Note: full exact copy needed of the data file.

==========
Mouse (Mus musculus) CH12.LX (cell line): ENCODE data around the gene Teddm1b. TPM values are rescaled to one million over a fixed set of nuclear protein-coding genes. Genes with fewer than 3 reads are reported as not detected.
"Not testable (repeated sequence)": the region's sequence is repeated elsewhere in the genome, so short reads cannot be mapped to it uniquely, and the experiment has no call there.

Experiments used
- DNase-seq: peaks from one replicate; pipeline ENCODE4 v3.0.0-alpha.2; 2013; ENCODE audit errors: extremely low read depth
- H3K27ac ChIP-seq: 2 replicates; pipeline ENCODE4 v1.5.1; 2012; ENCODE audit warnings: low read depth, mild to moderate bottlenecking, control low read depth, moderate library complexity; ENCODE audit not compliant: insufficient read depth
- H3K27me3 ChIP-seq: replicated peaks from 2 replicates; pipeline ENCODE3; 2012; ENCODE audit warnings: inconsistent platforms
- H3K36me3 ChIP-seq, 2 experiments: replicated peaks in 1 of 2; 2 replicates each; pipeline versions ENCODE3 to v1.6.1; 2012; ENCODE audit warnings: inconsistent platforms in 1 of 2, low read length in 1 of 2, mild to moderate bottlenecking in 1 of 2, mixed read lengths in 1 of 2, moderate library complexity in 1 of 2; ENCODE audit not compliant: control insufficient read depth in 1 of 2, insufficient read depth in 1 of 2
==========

Mouse (Mus musculus) CH12.LX (cell line): ENCODE data around the gene Teddm1b. TPM values are rescaled to one million over a fixed set of nuclear protein-coding genes. Genes with fewer than 3 reads are reported as not detected.
"Not testable (repeated sequence)": the region's sequence is repeated elsewhere in the genome, so short reads cannot be mapped to it uniquely, and the experiment has no call there.

Experiments used
- DNase-seq: peaks from one replicate; pipeline ENCODE4 v3.0.0-alpha.2; 2013; ENCODE audit errors: extremely low read depth
- H3K27ac ChIP-seq: 2 replicates; pipeline ENCODE4 v1.5.1; 2012; ENCODE audit warnings: low read depth, mild to moderate bottlenecking, control low read depth, moderate library complexity; ENCODE audit not compliant: insufficient read depth
- H3K27me3 ChIP-seq: replicated peaks from 2 replicates; pipeline ENCODE3; 2012; ENCODE audit warnings: inconsistent platforms
- H3K36me3 ChIP-seq, 2 experiments: replicated peaks in 1 of 2; 2 replicates each; pipeline versions ENCODE3 to v1.6.1; 2012; ENCODE audit warnings: inconsistent platforms in 1 of 2, low read length in 1 of 2, mild to moderate bottlenecking in 1 of 2, mixed read lengths in 1 of 2, moderate library complexity in 1 of 2; ENCODE audit not compliant: control insufficient read depth in 1 of 2, insufficient read depth in 1 of 2